Imagining the Good Life: Apologetics and Human Flourishing
View Dr. Smith’s bio, http://www.jameskasmith.com/
Dr. Smith will be making the following presentations during the conference:
My project begins from an Augustinian axiom: We are what we love. And it extends this insight into a philosophy of action: we do what we love. Both our identity and our action flow from our most fundamental desires and longings and loves. But to appreciate this, we need to refuse “intellectualist” models of the human person which see us as primarily information processors, as “thinking things.” In this first lecture I will outline an alternative theological anthropology as the basis for Christian formation—both in worship and education. In particular, I will argue that humans are primarily lovers—that the core of the human person is located in the heart and that we are defined by what we love as ultimate. Thus when St. Paul prays for the Philippians to be knowledgeable and discerning, he first prays that their love might abound more and more (Phil. 1:9-10). Drawing on the work of French philosopher Maurice Merleau-Ponty’s “conceptual toolbox” and an illustration from The King’s Speech, I will suggest that love is a kind of “erotic comprehension” of the world—a way that we make sense of our world on a bodily register. It’s a kind of understanding we carry in our bodies, an “incarnate significance” that seeps into our bones, shaping how we perceive the world—and hence how we act within the world. I will close by suggesting that Christian faith is not just a set of beliefs and doctrines but a mode of erotic comprehension by which we imagine the world differently.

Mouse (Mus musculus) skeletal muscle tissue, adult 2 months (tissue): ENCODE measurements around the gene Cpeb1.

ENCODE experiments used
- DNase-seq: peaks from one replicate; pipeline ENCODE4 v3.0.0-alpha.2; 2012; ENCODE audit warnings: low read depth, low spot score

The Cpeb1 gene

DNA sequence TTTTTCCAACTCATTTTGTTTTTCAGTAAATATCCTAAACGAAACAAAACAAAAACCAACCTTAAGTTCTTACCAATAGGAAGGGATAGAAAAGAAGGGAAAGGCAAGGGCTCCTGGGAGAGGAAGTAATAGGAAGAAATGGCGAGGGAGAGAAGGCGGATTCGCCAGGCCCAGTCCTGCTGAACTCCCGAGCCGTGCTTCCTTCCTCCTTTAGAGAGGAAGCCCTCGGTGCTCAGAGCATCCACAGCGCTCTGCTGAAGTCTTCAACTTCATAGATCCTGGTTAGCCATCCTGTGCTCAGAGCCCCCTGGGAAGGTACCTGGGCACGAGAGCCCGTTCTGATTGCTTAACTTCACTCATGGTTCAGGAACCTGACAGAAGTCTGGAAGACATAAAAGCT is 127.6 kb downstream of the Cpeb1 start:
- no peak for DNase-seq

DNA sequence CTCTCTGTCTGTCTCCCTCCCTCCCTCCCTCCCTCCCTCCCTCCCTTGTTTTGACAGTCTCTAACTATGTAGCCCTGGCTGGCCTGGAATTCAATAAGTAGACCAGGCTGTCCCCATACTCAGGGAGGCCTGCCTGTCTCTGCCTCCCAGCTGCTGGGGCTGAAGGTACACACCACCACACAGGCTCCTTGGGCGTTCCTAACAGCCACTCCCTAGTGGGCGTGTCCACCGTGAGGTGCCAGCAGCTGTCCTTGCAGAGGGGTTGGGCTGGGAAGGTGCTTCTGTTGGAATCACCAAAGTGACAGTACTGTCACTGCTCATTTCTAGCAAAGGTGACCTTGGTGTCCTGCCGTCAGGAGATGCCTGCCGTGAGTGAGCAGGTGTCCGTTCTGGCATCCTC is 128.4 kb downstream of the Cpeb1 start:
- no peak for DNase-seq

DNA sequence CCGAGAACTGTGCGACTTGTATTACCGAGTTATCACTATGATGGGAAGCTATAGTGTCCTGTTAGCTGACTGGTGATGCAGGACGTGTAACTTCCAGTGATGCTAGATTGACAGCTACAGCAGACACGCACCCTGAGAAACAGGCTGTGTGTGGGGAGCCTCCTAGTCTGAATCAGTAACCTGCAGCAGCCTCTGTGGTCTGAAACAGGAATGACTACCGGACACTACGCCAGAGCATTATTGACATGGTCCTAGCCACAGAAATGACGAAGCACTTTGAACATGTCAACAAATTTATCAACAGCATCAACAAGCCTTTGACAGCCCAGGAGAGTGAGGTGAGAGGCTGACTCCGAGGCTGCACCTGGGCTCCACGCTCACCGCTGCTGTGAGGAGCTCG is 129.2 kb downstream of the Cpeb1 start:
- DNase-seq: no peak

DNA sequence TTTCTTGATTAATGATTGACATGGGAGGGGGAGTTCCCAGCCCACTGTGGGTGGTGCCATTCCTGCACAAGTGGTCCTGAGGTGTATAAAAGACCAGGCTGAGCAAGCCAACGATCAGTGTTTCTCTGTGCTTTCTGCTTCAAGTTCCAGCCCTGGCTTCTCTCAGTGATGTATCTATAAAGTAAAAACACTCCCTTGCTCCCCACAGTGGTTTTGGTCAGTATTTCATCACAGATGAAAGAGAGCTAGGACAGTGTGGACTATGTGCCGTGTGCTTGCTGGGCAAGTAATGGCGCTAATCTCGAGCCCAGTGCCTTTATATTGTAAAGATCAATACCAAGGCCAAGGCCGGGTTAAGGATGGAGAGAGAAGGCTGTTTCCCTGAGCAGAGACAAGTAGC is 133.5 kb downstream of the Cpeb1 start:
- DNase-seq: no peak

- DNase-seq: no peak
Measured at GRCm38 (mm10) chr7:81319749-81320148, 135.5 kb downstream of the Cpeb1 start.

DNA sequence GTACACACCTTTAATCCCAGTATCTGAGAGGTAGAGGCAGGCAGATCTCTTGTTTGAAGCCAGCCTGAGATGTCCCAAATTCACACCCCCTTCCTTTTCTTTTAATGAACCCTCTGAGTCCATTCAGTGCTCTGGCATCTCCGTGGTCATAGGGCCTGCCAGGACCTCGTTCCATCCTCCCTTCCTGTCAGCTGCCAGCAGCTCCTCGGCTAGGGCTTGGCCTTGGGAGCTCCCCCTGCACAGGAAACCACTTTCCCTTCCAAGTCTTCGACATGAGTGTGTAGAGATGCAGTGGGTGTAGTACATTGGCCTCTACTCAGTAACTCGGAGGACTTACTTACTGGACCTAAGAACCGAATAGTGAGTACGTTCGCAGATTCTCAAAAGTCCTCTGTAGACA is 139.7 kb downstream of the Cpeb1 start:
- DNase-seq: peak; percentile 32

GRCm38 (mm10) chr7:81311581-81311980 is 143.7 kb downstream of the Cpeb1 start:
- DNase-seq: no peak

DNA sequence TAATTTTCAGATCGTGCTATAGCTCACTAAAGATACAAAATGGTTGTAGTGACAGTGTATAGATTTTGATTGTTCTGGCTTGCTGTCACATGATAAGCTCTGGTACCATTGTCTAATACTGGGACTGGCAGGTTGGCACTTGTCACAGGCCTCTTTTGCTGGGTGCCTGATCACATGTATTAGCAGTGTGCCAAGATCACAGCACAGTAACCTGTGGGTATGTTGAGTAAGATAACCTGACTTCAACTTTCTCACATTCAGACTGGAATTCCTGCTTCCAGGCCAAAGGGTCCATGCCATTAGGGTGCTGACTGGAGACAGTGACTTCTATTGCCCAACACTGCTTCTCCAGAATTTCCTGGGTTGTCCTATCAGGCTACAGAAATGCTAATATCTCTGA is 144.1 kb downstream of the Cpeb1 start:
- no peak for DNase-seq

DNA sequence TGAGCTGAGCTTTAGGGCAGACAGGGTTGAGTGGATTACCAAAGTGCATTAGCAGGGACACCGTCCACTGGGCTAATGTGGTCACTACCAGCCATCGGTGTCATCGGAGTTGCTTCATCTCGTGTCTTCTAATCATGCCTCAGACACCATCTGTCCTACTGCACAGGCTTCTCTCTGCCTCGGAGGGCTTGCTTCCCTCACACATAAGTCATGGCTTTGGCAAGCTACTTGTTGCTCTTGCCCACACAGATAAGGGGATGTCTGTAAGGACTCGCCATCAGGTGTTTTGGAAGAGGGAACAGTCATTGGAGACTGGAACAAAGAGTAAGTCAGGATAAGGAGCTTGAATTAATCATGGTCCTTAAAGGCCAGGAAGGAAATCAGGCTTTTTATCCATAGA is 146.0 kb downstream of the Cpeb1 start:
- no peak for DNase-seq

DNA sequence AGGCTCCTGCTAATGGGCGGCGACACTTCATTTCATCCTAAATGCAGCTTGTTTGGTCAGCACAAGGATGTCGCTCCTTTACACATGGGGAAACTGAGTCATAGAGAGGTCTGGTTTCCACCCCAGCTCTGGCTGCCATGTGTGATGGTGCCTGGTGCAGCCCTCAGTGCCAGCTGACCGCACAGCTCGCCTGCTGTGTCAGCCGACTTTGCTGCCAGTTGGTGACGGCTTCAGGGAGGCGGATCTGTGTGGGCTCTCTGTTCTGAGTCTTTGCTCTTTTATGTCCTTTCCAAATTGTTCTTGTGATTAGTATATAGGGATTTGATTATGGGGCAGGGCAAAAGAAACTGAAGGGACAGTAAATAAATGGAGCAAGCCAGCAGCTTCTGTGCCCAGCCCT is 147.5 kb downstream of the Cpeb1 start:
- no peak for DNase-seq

Contemporary psychology and cognitive science have begun to appreciate what Christian spirituality has known for ages: that action flows out of our habits. Rather than seeing our action as the deductive outcome of individual decisions based on specific beliefs, in fact much of our action and behavior is generated by acquired dispositions and habits that become “second nature” and thus incline us to respond in ways that are almost automatic. Historically, Christians have described such “good habits” as virtues. However, we must also appreciate that virtues are bound up with perception. In other words, I am inclined to respond to situations because I have already perceived the situation in a certain way. To shape perception is to generate action. But that perception is more on the order of the imagination than the intellect: it’s more like a “feel for the game” than an objective analysis. In this lecture, I will draw on the work of social theorist Pierre Bourdieu to help us appreciate how our perception is shaped by communal practices that inscribe in us a “habitus,” a pre-intellectual way of relating to—and perceiving—our world, which then encourages certain sorts of action. This means we need to be attentive to the way that cultural practices might be mis-shaping our perception. The goal of Christian worship and Christian education, then, is to “sanctify” perception in order to shape Christian actors.